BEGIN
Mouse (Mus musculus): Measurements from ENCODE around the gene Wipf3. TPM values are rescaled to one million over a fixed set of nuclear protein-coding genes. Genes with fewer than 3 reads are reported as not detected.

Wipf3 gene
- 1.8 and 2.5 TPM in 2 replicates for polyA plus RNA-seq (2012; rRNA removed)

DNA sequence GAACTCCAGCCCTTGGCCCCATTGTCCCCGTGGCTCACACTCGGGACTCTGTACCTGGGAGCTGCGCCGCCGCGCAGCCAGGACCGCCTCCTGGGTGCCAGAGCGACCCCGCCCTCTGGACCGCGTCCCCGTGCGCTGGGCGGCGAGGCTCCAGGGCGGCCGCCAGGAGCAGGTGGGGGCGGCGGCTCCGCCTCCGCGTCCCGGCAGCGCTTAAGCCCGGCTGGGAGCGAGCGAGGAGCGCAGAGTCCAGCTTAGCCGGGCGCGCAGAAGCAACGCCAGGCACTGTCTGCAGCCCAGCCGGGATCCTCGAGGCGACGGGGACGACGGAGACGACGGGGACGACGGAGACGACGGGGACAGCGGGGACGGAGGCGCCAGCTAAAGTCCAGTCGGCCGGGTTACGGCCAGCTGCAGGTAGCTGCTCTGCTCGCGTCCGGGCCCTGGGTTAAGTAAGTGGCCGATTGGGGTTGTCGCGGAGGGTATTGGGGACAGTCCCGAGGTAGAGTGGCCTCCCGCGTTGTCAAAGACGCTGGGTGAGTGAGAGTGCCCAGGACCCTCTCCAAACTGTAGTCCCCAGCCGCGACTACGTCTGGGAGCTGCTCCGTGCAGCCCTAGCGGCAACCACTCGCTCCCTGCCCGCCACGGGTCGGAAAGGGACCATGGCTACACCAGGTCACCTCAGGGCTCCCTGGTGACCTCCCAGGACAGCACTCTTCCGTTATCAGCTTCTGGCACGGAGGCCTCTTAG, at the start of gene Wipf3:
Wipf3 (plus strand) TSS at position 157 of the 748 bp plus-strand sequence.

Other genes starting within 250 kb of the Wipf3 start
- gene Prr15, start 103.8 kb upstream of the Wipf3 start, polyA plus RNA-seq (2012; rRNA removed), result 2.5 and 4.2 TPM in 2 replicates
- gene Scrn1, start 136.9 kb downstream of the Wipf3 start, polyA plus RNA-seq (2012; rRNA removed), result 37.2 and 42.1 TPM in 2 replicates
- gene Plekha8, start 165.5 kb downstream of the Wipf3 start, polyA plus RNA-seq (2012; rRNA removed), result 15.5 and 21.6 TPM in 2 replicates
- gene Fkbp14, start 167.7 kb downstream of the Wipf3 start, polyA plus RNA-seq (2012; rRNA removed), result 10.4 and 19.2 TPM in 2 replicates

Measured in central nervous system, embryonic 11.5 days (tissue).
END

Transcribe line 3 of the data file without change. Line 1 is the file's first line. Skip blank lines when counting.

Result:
- 1.8 and 2.5 TPM in 2 replicates for polyA plus RNA-seq (2012; rRNA removed)